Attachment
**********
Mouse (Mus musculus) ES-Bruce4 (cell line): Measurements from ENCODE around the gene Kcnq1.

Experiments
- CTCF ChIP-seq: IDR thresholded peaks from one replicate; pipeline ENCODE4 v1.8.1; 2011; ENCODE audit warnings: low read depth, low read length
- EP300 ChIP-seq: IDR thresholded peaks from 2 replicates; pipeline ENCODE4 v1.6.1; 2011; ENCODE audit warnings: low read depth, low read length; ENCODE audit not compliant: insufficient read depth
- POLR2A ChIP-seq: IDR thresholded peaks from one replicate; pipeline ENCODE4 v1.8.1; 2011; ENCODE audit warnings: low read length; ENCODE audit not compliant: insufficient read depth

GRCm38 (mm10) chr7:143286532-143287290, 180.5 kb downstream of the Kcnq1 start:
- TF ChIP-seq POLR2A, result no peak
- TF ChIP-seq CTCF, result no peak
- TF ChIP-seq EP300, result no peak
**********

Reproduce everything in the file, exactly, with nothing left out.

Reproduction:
Mouse (Mus musculus) ES-Bruce4 (cell line): Measurements from ENCODE around the gene Kcnq1.

Experiments
- CTCF ChIP-seq: IDR thresholded peaks from one replicate; pipeline ENCODE4 v1.8.1; 2011; ENCODE audit warnings: low read depth, low read length
- EP300 ChIP-seq: IDR thresholded peaks from 2 replicates; pipeline ENCODE4 v1.6.1; 2011; ENCODE audit warnings: low read depth, low read length; ENCODE audit not compliant: insufficient read depth
- POLR2A ChIP-seq: IDR thresholded peaks from one replicate; pipeline ENCODE4 v1.8.1; 2011; ENCODE audit warnings: low read length; ENCODE audit not compliant: insufficient read depth

GRCm38 (mm10) chr7:143286532-143287290, 180.5 kb downstream of the Kcnq1 start:
- TF ChIP-seq POLR2A, result no peak
- TF ChIP-seq CTCF, result no peak
- TF ChIP-seq EP300, result no peak